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Tom 13

Re: would it have covered the £5 billion we gave Ireland last year?

Start from a false premise and you can't prove anything.

The UK can't recover "the taxes due" because if it wasn't Ireland it would be some other low tax country. That's why the socialists keep chasing the chimera of unified international tax policy.

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Tom 13

Re: No, no

Well-known, yes. Clearly intended, not necessarily.

For instance, the easiest way to solve the corporate tax avoidance problem is to set the corporate income tax level to zero. You would then plan to get all of you money via sales, vat, or personal income taxes, or some combination thereof. The new problem is that you get some yahoo (saw him on a morning news show way back when I was in middle school) who doesn't take a salary, lives in a hotel room paid for by his company and has conducts business at all of his meals so he can eat on the company dime as well. The end result is he lives in the lap of luxury and pays no taxes. Now maybe I could construct some test so that if you don't have taxable income your company expenses become taxable income, but I expect we'd soon be past the second side of your sheet of paper.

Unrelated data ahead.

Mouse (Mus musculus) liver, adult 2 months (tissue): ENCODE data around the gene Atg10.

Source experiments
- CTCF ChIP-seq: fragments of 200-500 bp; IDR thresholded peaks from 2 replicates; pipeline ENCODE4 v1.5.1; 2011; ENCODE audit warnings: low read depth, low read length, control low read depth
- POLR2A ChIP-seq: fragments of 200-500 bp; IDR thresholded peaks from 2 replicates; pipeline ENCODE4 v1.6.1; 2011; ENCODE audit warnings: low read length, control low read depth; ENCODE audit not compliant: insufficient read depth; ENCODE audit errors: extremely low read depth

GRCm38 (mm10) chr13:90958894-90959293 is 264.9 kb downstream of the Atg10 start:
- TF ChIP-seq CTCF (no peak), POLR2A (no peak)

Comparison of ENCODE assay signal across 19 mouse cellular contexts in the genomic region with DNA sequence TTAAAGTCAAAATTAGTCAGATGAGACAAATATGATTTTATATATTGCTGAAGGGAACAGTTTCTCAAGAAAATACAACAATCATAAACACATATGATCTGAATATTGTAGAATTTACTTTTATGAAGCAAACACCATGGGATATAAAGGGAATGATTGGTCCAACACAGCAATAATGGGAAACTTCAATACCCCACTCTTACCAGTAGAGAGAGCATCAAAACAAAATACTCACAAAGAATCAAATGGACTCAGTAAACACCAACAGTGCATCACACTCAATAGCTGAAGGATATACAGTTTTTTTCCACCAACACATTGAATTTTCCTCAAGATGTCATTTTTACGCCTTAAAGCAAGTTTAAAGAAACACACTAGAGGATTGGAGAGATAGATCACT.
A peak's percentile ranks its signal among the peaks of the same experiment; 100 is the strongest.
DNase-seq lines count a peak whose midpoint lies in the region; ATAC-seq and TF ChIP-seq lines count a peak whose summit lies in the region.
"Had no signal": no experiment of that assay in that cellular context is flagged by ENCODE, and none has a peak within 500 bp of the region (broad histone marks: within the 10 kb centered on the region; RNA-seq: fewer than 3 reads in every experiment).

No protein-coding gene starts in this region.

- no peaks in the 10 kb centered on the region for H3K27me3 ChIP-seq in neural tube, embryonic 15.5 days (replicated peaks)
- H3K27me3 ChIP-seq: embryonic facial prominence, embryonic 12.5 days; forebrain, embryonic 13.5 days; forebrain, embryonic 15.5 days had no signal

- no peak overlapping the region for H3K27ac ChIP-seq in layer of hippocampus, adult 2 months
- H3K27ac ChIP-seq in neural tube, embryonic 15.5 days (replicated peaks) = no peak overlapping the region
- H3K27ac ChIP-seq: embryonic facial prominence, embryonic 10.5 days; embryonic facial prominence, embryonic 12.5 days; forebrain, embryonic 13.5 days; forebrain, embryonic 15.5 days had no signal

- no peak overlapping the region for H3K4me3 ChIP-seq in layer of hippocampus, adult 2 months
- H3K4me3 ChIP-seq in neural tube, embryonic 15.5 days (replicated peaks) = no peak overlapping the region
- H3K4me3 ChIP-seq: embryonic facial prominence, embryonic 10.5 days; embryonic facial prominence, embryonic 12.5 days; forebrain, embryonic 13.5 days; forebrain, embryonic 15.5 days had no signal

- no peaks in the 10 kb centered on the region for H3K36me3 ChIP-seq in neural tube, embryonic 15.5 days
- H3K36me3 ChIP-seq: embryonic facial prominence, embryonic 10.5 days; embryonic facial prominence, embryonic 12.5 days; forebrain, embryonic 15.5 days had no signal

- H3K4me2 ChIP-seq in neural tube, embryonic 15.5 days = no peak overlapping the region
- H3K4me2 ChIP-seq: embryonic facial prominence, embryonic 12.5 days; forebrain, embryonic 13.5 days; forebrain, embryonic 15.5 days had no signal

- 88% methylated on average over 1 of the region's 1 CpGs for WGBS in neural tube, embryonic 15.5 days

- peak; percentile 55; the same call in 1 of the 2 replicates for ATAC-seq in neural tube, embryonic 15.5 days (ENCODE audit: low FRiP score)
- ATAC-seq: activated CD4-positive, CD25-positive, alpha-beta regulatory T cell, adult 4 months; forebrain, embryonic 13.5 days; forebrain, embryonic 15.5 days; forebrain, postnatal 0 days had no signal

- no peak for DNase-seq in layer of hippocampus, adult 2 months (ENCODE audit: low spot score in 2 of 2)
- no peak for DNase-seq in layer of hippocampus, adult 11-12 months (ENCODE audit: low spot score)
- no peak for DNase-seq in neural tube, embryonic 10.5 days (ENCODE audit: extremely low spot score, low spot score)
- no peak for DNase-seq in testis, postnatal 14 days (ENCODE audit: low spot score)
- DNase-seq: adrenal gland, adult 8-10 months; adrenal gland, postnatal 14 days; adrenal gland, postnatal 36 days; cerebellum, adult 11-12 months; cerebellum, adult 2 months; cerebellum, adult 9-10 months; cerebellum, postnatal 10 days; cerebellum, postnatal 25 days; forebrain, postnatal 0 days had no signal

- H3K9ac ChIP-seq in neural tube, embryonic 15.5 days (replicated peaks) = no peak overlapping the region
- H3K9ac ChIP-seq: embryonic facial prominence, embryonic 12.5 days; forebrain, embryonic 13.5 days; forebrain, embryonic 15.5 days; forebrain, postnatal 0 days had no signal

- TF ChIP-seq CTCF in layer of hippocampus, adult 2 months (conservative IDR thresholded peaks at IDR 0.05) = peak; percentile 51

Now, I happen to be a proponent of the no corporate income tax plan and would prefer a flat income tax with a single fixed exclusion at the bottom. If pressed I could write several pages about why. But I don't have any illusions that what I'd like to see would easily fit on a sheet of paper after you are done working out enforcement considerations.

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Tom 13

Re: accountants and lawyers fail to achieve a substantially reduced rate

That's what Apple did and what the loons are kvetching about.